Monday, October 29, 2007

Sportsmanship Matters

Yesterday in the world of sports, the New England Patriots ran up the score on the Washington Redskins. That’s an indisputable fact. What’s open for debate is whether or not the act was appropriate. Many have argued that, since we’re talking about professionals, there’s nothing wrong with continuing to score long after a win is inevitable. I disagree. And I think the failure to support good sportsmanship is one more indication that some serious ills afflict our society.

As anyone who has ever participated in sports knows, good sportsmanship is a vital component to playing a game. Without sportsmanship, sports lose their dignity and become just another venue for unmitigated aggression. One of the cornerstones of sportsmanship is the notion that, once the outcome of a game is no longer in any doubt, the winning side does not rub the losing side’s face in the defeat. They don’t taunt and they don’t boldly attempt to increase the other team’s humiliation. This does not mean that the winning team should stop playing once they’ve established an insurmountable lead. It simply means the winning team should not arrogantly pursue unnecessary points.

The fact that so many people (on-line and on sports talk radio) seem willing to defend the Patriots acts of poor sportsmanship is further evidence that we, as a culture, are losing our sense of honor and decorum. Sportsmanship, at its core, is an acknowledgement that while our teams may be opposing each other on the field of play, we, as a people, are still connected and don’t mean one another any harm. The failure to uphold the ideal of sportsmanship is part of the same trend that has all but removed civility and decency from the political arena.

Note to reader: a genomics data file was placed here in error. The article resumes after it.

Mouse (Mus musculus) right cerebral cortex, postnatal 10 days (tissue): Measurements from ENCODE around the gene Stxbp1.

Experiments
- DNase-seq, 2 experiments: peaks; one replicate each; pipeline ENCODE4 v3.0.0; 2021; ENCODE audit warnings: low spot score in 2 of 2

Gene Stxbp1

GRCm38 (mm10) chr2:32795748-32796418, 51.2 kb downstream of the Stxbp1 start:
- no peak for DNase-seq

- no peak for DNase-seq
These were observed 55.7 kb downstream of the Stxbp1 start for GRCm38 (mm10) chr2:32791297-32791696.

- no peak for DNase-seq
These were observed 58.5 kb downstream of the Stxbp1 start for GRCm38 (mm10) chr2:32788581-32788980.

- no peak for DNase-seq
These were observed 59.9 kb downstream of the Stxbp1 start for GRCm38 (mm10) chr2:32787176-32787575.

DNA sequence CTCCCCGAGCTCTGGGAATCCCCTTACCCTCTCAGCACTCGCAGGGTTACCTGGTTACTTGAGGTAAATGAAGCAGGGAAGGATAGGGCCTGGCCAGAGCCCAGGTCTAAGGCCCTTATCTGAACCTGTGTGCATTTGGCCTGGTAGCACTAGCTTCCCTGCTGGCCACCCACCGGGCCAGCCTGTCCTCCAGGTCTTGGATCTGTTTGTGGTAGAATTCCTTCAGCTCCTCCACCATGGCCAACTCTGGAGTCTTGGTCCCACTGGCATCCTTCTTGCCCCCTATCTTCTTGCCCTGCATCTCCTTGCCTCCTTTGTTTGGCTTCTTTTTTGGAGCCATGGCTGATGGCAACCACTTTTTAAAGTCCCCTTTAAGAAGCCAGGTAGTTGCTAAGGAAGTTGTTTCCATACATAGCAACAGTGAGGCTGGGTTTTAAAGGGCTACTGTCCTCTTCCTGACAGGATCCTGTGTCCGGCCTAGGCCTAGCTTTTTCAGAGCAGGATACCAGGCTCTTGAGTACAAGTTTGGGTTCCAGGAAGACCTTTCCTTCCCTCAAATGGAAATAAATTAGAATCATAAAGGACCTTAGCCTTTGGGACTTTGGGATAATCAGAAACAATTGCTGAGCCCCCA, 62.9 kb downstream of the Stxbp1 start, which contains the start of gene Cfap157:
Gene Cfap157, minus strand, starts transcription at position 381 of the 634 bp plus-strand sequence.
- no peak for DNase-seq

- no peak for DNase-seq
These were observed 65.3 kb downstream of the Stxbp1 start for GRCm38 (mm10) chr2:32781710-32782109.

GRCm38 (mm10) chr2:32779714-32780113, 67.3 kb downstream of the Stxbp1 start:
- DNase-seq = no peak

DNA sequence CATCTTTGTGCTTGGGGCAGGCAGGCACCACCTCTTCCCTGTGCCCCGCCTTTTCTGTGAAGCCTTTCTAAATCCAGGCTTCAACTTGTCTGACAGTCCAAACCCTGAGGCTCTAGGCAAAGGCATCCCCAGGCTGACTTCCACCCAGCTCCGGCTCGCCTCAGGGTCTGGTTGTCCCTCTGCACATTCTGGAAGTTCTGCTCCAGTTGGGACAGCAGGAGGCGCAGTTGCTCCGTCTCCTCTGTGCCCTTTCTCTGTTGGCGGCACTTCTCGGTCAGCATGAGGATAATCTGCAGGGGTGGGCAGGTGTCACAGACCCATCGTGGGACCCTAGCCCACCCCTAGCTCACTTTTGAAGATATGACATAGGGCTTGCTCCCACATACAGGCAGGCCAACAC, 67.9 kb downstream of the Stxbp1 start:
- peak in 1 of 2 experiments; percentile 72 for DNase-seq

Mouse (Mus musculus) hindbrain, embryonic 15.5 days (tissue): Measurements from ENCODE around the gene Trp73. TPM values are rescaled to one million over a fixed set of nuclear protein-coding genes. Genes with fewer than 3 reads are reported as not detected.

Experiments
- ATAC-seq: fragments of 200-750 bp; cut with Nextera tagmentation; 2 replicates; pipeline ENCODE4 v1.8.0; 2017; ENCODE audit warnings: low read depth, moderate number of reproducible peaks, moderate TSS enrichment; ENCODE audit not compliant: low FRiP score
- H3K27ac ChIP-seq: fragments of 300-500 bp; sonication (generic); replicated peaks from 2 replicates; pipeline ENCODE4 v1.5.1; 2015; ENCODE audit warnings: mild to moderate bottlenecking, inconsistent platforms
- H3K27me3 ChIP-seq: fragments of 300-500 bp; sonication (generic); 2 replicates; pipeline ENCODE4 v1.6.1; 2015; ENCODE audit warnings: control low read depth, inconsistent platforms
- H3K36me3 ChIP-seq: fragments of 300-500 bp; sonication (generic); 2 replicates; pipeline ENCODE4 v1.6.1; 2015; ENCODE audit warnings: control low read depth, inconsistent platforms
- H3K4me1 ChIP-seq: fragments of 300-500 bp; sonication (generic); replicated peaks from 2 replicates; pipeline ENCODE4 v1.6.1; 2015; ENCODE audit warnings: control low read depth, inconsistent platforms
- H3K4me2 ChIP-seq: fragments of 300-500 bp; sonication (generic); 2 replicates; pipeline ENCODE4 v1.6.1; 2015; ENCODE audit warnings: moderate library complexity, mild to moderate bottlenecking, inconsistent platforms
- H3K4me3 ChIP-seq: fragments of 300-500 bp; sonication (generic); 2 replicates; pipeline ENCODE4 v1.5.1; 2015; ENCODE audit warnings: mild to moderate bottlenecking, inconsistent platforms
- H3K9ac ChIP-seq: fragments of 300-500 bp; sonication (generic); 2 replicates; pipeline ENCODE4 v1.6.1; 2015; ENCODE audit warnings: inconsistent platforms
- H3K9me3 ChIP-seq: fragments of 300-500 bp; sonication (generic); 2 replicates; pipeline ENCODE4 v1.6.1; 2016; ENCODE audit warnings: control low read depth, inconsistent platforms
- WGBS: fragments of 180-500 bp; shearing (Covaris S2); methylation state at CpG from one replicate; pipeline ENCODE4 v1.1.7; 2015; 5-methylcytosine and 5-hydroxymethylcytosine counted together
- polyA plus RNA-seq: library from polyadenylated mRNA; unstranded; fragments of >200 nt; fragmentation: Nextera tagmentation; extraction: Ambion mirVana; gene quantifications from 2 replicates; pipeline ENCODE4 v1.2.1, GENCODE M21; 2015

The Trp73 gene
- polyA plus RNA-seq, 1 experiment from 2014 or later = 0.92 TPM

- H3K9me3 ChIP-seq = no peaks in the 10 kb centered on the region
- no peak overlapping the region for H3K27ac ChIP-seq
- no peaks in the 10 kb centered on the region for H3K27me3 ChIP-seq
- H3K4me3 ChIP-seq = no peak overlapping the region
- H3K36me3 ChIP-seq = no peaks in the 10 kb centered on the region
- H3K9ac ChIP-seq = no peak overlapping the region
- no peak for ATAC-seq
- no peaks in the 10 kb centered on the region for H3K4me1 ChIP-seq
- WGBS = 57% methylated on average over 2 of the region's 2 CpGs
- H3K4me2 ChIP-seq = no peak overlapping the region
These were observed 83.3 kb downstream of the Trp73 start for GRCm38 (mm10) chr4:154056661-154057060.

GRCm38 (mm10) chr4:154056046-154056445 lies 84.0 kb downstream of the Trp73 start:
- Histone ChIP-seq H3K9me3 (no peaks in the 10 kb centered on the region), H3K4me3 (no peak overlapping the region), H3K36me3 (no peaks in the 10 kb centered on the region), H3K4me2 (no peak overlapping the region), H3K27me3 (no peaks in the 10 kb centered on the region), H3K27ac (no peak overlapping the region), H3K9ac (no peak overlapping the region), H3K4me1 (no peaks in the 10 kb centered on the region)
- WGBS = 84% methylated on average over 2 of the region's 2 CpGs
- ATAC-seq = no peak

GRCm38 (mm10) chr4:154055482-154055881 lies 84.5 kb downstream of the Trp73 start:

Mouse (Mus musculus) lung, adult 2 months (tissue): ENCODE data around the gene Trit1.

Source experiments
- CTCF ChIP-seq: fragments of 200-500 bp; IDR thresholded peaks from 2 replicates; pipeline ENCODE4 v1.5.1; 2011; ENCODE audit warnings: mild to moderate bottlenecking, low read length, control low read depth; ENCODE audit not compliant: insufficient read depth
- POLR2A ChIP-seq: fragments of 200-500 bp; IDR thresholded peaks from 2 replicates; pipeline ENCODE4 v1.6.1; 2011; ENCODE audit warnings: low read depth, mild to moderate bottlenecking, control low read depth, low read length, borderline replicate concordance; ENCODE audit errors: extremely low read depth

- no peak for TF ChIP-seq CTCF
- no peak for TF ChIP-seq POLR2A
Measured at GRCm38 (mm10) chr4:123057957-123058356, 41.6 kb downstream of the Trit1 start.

As a society, we are becoming more and more selfish, believing with greater and greater fervor that our own satisfaction and our own victories (however superficial) are more important and inherently more deserved than those of our countrymen. We lack perspective and we lack a sense of the greater community. Concepts such as sportsmanship exist to uphold the promise of a civil and peaceful society. We should be concerned that such positive ideals are being treated as irrelevant.

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Blogger Dyre42 said...

I agree with you on the sportsmanship aspect. But one could alternately look at it from the viewpoint that it was a rare opportunity for the team and the players to pad their statistics.

9:08 PM  

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